Tuesday, March 09, 2010

Views From the Lighthouse

As promised, I am posting several photos I took Sunday afternoon from the top of the Ocracoke Lighthouse. Click on any photo to view a larger image.

A ferry approaches the village:

The Charlie McWilliams house & Silver Lake (old Coast Guard Station on the left):

The red roof is the light keeper's quarters (Atlantic Ocean in the distance):

A view toward the South Point (Portsmouth Island is on the horizon on the right):


Pamlico Sound is in the distance:

Our latest Ocracoke Newsletter is the story of early twentieth century itinerant salesmen, entertainers, and preachers who found their way to the island. You can read it here.


  1. These are wonderful

  2. Anonymous10:13 AM

    Thank you! I could look at pictures of Ocraoke all day!

    Okay, silly question time ... what do you call the area around Silver Lake? For instance, if you were going to go to a shop or restaurant located on Silver Lake, how would you say it? "Let's go eat at Joe's on/by/at ???"


  3. Anonymous11:19 AM

    These are the views from the old 'yard long' photo I have of the island. I figured it had to be taken from the lighthouse beacon but now can see the similarities for sure. Thanks for sharing these! Missing the island something fierce. Sheila

  4. Anonymous1:43 PM

    the photos are amazing. Who is/was Charlie McWilliams ? what a house that is ! also it appears everyone was sleeping late on such a glorious day or downtown shopping I did not discern human life except the ferry obviously had a pilot.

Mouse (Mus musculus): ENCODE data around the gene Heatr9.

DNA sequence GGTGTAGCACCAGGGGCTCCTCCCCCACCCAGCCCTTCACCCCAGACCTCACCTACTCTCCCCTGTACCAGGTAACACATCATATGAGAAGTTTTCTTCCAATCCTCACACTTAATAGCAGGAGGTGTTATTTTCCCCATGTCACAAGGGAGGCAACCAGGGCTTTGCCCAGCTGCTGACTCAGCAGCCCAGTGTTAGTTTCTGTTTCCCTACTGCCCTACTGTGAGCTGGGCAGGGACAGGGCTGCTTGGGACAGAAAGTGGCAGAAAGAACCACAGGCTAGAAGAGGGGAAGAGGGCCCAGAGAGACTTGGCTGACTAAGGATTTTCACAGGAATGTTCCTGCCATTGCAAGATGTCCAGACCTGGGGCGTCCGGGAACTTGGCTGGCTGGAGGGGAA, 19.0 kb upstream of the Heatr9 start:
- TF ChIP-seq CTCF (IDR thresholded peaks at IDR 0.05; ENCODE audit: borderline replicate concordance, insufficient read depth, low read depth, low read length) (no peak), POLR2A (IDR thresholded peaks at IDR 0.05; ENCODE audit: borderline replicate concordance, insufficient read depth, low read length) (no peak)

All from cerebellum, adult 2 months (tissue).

5. Gorgeous! Can't wait to get down there less than 46 days!

  6. Anonymous, to answer your [not so] silly question: Ocracoke village is divided (now only metaphorically, though prior to WWII, physically) into two major sections: Down Point -- on the south side of NC Hwy 12, including the lighthouse and Springer's Point [after which Down Point is named], and Around Creek -- on the other side of the highway and around that side of the harbor [now called Silver Lake, but originally called Cockle Creek...hence Around Creek], including the Community Store, Howard Street, etc. Prior to WWII there were two tidal streams (Ocracokers called them "guts") that flowed from Cockle Creek to the "bald beach." These guts were filled in when the Navy dredged the harbor in 1942.

    To the other anonymous, Charlie McWilliams (1892-1972, & "Charlie Mac" to all) was a cigar-smoking native islander and bird carver who carried mail by truck from 1950 (before there was a paved road to Hatteras Inlet) until the 1970s. I'm pretty sure his father, John Wilson McWilliams, a prominent storekeeper on Ocracoke, built the house.

  7. Anonymous9:47 PM

    Oh, Philip. What beautiful pictures. I am so looking forward to our annual May visit. It can't come soon enough!! judy

  8. Anonymous12:27 AM

    These beautiful pics make me Island-sick. Our annual February reservations were made (since last September) at The Captain's Landing on Silver Lake in the Village. My husband has bone cancer and unfortunately his hip broke 1 week prior to our arrival date. We are still keeping our reservations for our annual September trip.
    We are always following Island life through Philip's journal - even more so now.
    P.S. Our home has many items purchaed from The Village Craftsman - including fun jewelry for myself.

  9. Will the lighthouse be open for the public to walk up

  10. No, the lighthouse will not be open for the public to climb into the lantern room, or onto the staircase. See yesterday's post for photos of the interior of the lighthouse. As you can see the only access into the lantern room is up a steep steel ladder. The space surrounding the Fresnel lens is narrow. There is only room for a very few people (4, maybe 6 maximum), and the 150 year old lens would have no protection from being bumped or jostled. Also, the doorway onto the balcony is only about 3 feet high. You have to crawl outside. Once on the balcony a child could easily slip or even crawl off the ledge. On top of all that, the structure, though professionally restored, is still very old...and very fragile. Public access up the stairs would do much harm. However, there is good reason to expect occasional access into the base of the lighthouse during the summer months, as has been done in the past. Volunteers provide information and answer questions.